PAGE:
There to Help
“Anything involving progressive programs that are helping people in Tulsa, George Kaiser is going to be there,” McIntyre said. “He doesn’t just ramrod things, he researches issues, talks to people and then acts.”
Kaiser attended a fundraiser in Tulsa last year for Nevada Senator Harry Reid’s re-election campaign, McIntyre said. Reid leads the Democratic majority in Congress’s upper chamber.
“That’s the kind of high-level event that he might attend,” McIntyre said. Kaiser gave $2,400 to Reid in June 2010 and $30,400 to the Democratic Senatorial Campaign Committee in October 2010, according to the Center for Responsive Politics in Washington, which tracks political giving.
Kaiser also showed up at the state Legislature in 2009 to push for limits or repeal of various tax breaks for the oil and gas industry, calling for the additional revenue to be directed to schools, said Cody Bannister, a spokesman for the Oklahoma Independent Petroleum Association. Lawmakers didn’t respond to his pleas, which the industry opposed.
The philanthropist declined to comment on Solyndra, his foundation’s investment in it or the probe of the federal loan guarantees by Congress, according to Renzi Stone, a spokesman for Kaiser based in Oklahoma City.
The loan guarantee was used to finance construction of a 300,000 square-foot (28,000 square-meter) factory in California that shut down Aug. 31 as Solyndra prepared to seek bankruptcy court protection. In exchange for additional investments in July 2009 by Argonaut Ventures I, a fund controlled by Kaiser’s family foundation, Solyndra agreed to give preference to Tulsa for its next manufacturing site, a regulatory filing shows.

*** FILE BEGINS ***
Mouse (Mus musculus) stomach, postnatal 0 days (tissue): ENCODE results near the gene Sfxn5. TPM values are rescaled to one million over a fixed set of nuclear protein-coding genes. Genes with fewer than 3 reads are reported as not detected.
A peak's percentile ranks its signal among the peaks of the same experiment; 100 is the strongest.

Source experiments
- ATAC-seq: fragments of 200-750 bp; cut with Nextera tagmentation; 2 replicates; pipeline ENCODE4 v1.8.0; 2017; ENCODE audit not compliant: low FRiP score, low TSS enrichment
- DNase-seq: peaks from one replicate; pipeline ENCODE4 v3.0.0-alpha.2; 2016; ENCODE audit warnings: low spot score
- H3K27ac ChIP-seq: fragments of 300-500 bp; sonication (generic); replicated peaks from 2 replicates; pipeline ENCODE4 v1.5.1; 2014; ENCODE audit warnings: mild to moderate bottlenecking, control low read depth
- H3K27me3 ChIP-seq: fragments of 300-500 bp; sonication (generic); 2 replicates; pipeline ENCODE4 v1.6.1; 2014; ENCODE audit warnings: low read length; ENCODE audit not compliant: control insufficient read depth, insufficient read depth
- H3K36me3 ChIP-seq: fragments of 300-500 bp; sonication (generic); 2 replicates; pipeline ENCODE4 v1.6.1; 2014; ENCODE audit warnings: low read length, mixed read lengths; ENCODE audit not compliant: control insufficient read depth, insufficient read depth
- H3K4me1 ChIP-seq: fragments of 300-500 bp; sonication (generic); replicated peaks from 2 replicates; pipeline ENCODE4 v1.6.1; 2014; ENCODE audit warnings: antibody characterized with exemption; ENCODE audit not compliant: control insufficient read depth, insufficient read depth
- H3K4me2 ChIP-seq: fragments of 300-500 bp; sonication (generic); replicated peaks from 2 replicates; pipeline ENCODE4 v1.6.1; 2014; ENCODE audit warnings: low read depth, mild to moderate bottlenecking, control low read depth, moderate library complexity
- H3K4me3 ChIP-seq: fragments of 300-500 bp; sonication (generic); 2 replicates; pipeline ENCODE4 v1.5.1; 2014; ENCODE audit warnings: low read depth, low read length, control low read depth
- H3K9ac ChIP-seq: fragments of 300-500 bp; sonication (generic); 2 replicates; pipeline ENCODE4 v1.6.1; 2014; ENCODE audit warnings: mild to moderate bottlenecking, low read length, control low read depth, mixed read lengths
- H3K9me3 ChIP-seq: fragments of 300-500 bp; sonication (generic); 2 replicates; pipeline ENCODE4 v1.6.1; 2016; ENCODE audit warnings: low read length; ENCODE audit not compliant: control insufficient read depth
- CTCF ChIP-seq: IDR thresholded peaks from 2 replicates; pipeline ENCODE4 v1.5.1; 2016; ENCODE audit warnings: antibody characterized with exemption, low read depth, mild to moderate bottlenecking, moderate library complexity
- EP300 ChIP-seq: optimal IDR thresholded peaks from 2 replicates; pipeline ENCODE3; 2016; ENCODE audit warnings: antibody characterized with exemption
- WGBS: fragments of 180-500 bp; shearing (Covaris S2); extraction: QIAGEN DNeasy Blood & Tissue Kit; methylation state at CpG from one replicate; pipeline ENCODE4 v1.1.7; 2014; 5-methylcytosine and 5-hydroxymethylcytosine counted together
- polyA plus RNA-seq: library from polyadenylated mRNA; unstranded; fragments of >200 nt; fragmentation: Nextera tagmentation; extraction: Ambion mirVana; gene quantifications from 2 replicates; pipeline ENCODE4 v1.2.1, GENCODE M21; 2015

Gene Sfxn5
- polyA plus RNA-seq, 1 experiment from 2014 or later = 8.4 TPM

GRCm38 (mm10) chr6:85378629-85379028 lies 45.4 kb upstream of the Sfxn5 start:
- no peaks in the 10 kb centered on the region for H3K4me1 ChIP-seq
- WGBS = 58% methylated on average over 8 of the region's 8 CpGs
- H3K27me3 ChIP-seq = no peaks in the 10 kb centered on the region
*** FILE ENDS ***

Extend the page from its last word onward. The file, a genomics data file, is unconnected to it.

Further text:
Republican lawmakers sought to question company managers on Sept. 23 about the loan guarantees. Brian Harrison, Solyndra’s CEO, and Wilbur G. Stover Jr., the chief financial officer, claimed their Fifth Amendment rights in declining to respond at a hearing of the House Energy and Commerce Committee’s oversight and investigations panel.
Investor Testimony Sought
The panel also should hear from major Solyndra investors, according to the senior Democrat on the full committee, Representative Henry Waxman of California, and his party’s leader on the oversight panel, Diana DeGette of Colorado.
In a Sept. 19 letter to Representative Cliff Stearns, the Florida Republican who leads the subcommittee, the two Democrats asked him to invite Steven R. Mitchell, a managing director of Argonaut Private Equity LLC in Tulsa, and Jameson McJunkin, a managing member of Madrone Capital Partners LLC in Menlo Park, California, to testify on why they invested in the company.
Both investors sit on Solyndra’s board. Mitchell oversees the Kaiser foundation’s Argonaut Ventures fund, while McJunkin’s fund owned at least 11 percent of the solar manufacturer, according to a March 2010 regulatory filing.